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Standards of Evidence

​The Standards of Evidence are designed to support better conversations and decisions about what works, for whom, and under what conditions.

Standards of Evidence (PDF, 247 KB)

Standards of evidence

The Standards of Evidence underpin the Evidence Framework, providing a consistent way of assessing the evidence we use and generate.

The standards:

  • provide a consistent way to assess the evidence we use and generate
  • provide a common way of thinking and communicating about evidence
  • facilitate a shared understanding of the strengths and weaknesses of different evidence claims
  • provide pathways for building and maturing our evidence base
  • articulate clearly the evidence requirements for each level in each dimension
  • guide everyday practice and support the Evidence Framework and the Performance Improvement and Accountability Framework

The standards incorporate four dimensions to consider when we use and generate evidence: design, impact, scalability and investment.

Standards of evidence

Applying the standards

The standards can be applied by all staff during the course of their work. The standards can be applied to:

  • plan or design new initiatives
  • monitor and evaluate actions underway within the organisation to understand what is working, when, for whom and under what conditions
  • consider external evidence.

The Standards of Evidence are being applied by Master Teachers across Queensland and also schools funded through the Collaboration and Innovation Fund to generate evidence to share through The Evidence Hub.

Our Standards of Evidence are a work in progress. We welcome your feedback and suggestions for improvement.

Dimensions of the Standards of Evidence

The Standards of Evidence (PDF, 254KB) incorporate four dimensions to consider when we use or generate evidence: Each dimension contains five levels indicating the relative strength of evidence. Levels may differ across the dimensions. For example, an initiative may have very high (level five) evidence of impact but the scalability may be unknown (level one).

  1. Design - quality of attribution
  2. Impact - measureable change
  3. Scalability - potential to implement
  4. Investment - creating value.

A glossary of the terms used within the standards is also available.


Design - Quality methods, quality data

Design

Rigorous, quality design allows us to attribute the change we see to the work we do.

The design dimension focuses on ensuring we identify and collect quality data and use quality methods to allow us to demonstrate the link between our actions and results. It helps us make connections between our actions and measurable change.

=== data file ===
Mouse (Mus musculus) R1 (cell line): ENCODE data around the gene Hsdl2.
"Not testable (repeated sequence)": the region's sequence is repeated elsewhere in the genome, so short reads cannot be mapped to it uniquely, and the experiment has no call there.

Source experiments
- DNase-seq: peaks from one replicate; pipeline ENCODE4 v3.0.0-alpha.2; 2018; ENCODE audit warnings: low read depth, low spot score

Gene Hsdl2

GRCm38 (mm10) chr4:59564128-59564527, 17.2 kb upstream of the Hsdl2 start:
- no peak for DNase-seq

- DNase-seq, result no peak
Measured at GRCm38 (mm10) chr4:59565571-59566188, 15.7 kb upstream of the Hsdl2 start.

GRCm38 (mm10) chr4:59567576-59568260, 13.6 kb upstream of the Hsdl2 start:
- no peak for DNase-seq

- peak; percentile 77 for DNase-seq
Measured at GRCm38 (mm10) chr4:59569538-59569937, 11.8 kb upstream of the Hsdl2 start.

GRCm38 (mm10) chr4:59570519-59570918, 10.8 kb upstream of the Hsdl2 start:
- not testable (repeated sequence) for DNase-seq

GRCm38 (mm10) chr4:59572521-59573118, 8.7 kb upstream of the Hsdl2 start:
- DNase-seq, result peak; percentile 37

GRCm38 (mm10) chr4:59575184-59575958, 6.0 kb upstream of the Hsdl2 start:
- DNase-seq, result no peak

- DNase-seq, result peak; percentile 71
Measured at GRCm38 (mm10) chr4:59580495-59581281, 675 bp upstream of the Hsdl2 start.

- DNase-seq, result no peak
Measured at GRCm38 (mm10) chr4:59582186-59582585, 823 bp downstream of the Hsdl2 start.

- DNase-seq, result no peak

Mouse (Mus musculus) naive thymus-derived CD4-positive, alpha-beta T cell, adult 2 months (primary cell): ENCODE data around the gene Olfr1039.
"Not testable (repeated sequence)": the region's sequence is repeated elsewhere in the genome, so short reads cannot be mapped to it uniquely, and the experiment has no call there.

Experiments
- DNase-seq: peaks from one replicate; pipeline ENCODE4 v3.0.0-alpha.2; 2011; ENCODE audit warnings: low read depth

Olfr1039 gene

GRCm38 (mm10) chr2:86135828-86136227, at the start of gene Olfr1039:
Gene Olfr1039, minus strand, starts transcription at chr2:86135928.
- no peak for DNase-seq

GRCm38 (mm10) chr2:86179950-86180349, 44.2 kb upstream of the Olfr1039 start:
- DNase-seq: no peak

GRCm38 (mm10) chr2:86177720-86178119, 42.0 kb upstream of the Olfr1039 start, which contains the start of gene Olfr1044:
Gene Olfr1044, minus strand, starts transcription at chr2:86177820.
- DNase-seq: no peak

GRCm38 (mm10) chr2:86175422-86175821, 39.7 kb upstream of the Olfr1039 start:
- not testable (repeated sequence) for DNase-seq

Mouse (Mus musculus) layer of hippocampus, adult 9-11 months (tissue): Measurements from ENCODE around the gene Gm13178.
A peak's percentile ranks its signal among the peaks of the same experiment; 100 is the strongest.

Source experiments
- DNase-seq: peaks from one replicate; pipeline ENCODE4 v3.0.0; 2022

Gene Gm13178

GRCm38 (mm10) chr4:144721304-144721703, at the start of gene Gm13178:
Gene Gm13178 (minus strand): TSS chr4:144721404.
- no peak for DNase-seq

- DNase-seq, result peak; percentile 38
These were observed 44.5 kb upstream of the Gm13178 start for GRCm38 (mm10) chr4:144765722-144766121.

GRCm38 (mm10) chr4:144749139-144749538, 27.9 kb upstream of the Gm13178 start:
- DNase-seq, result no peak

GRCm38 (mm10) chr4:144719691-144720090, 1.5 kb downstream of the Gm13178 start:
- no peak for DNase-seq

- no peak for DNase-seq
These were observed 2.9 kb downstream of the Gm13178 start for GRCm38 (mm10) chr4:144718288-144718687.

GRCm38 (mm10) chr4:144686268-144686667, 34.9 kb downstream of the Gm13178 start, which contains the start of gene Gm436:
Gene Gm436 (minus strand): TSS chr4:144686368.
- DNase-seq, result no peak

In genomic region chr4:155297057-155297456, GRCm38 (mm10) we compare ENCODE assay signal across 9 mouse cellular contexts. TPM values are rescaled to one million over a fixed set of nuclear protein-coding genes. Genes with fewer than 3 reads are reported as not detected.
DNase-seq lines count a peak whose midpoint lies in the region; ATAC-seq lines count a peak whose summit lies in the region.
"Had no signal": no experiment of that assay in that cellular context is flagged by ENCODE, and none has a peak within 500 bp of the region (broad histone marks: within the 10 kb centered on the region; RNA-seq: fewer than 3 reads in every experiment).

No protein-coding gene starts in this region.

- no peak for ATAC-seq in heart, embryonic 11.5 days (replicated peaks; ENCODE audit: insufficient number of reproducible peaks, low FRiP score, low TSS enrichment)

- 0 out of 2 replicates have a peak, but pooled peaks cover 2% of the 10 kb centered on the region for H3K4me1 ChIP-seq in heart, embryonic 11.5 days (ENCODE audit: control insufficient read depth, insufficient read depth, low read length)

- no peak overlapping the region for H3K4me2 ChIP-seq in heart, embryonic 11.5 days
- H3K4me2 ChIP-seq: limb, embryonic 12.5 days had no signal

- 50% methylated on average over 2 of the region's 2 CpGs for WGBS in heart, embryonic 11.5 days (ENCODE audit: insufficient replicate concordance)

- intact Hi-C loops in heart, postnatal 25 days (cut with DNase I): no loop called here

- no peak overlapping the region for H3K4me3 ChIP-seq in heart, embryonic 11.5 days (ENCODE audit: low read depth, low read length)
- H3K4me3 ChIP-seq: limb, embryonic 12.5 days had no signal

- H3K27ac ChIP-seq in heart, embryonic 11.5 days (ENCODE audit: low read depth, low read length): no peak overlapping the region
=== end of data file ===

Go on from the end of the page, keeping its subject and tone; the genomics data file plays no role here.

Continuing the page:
For more information about this dimension, view the Understanding the design dimension information paper (DOCX, 644KB).


Impact - Measurable change

Impact

We know that nearly everything we do has impact. If we understand how strong the impact is, we can compare options and identify ways to be more effective.

Understanding our impact is a powerful way to inform how we make decisions and deliver our services.

For more information about this dimension, view the Understanding the impact dimension information paper (DOCX, 518KB).


Scalability - Works across settings and groups

Scalability

Scalability looks at whether a practice or an initiative can be implemented with similar or better results in other settings or with other groups.

By considering the scalability of initiatives, we can better understand the conditions needed for successful implementation in different contexts. We know that not everything we do can be scaled up and implemented everywhere.

The scalability dimension helps us understand when larger scale implementation is appropriate and when it isn't.

For more information about this dimension, view the Understanding the scalability dimension information paper (DOCX, 608KB).


Investment - Value for money 

Investment

Understanding the cost of our initiatives and their cost-effectiveness helps improve our capacity to better target our resources.

Knowing the cost of initiatives enables us to compare the costs and benefits of options for improvement.

For more information about this dimension, view the Understanding the investment dimension information paper (DOCX, 727KB).

Contact details

Governance, Strategy and Planning

Licence
Creative Commons Attribution 3.0 Australia (CC BY 3.0) (https://creativecommons.org/licenses/by/3.0/au/ )
Last updated
27 March 2018